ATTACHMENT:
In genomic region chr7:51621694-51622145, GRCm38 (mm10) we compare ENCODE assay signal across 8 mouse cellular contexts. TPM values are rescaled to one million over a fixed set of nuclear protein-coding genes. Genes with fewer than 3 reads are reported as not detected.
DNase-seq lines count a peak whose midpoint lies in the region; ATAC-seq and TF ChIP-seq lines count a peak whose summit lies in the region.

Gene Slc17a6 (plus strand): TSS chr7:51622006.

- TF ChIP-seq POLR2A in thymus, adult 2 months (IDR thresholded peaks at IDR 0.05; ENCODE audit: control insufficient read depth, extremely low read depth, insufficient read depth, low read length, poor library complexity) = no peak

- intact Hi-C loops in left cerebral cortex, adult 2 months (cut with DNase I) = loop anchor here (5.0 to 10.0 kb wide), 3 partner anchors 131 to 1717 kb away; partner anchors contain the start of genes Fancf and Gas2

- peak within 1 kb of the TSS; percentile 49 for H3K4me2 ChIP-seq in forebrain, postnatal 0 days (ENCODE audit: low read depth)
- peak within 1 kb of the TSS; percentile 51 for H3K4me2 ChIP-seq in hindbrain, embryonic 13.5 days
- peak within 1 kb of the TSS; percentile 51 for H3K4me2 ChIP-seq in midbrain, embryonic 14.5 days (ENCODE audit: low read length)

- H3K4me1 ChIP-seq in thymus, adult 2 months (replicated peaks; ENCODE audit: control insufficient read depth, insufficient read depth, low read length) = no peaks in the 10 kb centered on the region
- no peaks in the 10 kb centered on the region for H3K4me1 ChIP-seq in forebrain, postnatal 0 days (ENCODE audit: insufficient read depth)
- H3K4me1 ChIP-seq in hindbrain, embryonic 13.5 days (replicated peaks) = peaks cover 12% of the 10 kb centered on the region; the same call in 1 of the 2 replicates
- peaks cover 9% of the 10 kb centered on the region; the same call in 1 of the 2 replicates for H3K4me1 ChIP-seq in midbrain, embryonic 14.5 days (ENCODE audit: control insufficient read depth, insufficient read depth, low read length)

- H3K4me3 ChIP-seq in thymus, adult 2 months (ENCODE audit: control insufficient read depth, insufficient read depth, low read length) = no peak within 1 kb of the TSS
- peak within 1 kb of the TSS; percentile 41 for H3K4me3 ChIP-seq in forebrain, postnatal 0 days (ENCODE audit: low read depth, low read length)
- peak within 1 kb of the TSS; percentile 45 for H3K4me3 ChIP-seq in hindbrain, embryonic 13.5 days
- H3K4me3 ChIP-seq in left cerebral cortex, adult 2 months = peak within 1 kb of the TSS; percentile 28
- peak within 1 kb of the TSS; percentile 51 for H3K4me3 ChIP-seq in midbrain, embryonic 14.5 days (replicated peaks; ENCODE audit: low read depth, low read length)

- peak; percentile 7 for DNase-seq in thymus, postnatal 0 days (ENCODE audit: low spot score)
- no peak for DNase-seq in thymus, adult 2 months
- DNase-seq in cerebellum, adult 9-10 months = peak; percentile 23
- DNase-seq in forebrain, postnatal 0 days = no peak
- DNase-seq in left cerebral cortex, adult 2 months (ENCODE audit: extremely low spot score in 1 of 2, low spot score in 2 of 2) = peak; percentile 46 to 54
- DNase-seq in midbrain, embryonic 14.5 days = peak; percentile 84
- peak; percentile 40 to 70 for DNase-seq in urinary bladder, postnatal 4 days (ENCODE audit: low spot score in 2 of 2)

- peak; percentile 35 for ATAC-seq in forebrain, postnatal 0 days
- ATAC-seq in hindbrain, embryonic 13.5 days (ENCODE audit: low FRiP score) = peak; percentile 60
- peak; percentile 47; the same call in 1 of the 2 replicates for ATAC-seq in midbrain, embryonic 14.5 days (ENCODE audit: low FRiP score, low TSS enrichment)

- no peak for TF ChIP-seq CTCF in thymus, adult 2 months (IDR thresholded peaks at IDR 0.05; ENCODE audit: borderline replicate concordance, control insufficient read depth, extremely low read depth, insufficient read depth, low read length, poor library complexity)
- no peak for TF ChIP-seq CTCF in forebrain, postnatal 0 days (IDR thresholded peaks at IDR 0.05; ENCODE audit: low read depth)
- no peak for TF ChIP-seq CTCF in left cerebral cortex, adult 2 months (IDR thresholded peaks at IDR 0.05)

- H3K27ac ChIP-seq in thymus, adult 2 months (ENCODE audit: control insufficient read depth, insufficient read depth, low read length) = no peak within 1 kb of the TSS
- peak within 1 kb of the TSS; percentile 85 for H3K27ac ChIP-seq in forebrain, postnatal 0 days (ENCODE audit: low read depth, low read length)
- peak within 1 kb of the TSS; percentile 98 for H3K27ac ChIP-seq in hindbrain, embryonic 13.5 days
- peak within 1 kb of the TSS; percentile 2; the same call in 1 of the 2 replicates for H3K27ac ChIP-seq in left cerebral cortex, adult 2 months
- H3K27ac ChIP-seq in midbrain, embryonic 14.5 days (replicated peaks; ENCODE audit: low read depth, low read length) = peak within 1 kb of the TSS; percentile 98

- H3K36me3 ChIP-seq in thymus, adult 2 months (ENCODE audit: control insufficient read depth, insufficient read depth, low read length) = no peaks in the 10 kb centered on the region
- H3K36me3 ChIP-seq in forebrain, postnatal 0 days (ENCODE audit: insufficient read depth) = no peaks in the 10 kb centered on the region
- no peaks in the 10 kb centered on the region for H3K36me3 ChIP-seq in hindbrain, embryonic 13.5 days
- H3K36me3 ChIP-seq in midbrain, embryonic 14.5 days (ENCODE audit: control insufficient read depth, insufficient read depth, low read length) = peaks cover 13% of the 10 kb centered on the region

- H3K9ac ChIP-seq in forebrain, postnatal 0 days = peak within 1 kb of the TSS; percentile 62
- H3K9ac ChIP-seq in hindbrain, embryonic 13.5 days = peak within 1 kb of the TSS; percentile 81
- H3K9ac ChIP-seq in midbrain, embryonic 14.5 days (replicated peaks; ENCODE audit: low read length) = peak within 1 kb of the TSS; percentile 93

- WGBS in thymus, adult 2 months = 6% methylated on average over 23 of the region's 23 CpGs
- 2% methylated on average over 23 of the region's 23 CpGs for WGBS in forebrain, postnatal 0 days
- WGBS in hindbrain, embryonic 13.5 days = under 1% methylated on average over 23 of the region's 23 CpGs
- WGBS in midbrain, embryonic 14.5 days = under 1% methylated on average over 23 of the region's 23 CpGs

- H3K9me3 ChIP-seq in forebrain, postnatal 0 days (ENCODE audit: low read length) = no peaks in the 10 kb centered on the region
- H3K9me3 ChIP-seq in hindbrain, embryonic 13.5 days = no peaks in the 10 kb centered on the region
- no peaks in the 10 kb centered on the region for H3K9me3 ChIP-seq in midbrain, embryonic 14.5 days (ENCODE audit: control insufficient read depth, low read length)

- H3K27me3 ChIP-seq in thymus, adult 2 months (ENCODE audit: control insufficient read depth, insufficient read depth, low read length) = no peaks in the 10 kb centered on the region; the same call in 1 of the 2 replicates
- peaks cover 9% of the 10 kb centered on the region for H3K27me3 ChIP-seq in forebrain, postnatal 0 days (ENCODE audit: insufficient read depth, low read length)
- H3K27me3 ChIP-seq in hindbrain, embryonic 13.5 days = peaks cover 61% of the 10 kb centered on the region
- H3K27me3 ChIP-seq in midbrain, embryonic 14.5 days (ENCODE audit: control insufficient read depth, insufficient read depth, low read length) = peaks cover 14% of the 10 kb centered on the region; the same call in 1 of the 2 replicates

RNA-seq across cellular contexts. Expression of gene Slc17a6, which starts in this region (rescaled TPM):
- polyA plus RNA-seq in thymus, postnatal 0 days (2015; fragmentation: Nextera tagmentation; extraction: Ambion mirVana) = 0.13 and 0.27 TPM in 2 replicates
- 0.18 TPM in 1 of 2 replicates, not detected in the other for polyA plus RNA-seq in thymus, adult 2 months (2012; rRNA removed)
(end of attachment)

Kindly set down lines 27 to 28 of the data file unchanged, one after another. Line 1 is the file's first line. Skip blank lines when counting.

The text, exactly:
- peak; percentile 47; the same call in 1 of the 2 replicates for ATAC-seq in midbrain, embryonic 14.5 days (ENCODE audit: low FRiP score, low TSS enrichment)

- no peak for TF ChIP-seq CTCF in thymus, adult 2 months (IDR thresholded peaks at IDR 0.05; ENCODE audit: borderline replicate concordance, control insufficient read depth, extremely low read depth, insufficient read depth, low read length, poor library complexity)